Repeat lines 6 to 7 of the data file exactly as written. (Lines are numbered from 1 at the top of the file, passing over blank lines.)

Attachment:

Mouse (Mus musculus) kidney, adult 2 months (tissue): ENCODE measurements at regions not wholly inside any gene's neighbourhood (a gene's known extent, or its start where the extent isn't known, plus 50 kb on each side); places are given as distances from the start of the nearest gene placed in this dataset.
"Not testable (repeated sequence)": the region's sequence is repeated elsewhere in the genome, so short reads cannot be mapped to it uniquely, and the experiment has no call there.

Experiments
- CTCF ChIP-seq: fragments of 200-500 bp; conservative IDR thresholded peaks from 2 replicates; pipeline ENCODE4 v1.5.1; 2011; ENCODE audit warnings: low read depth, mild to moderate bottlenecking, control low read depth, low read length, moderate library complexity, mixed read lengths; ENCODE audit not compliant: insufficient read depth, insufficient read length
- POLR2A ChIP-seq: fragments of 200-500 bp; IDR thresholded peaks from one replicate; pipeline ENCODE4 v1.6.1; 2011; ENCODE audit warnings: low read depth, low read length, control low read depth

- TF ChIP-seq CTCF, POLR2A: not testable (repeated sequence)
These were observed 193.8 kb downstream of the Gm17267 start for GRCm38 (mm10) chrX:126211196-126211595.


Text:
- TF ChIP-seq CTCF, POLR2A: not testable (repeated sequence)
These were observed 193.8 kb downstream of the Gm17267 start for GRCm38 (mm10) chrX:126211196-126211595.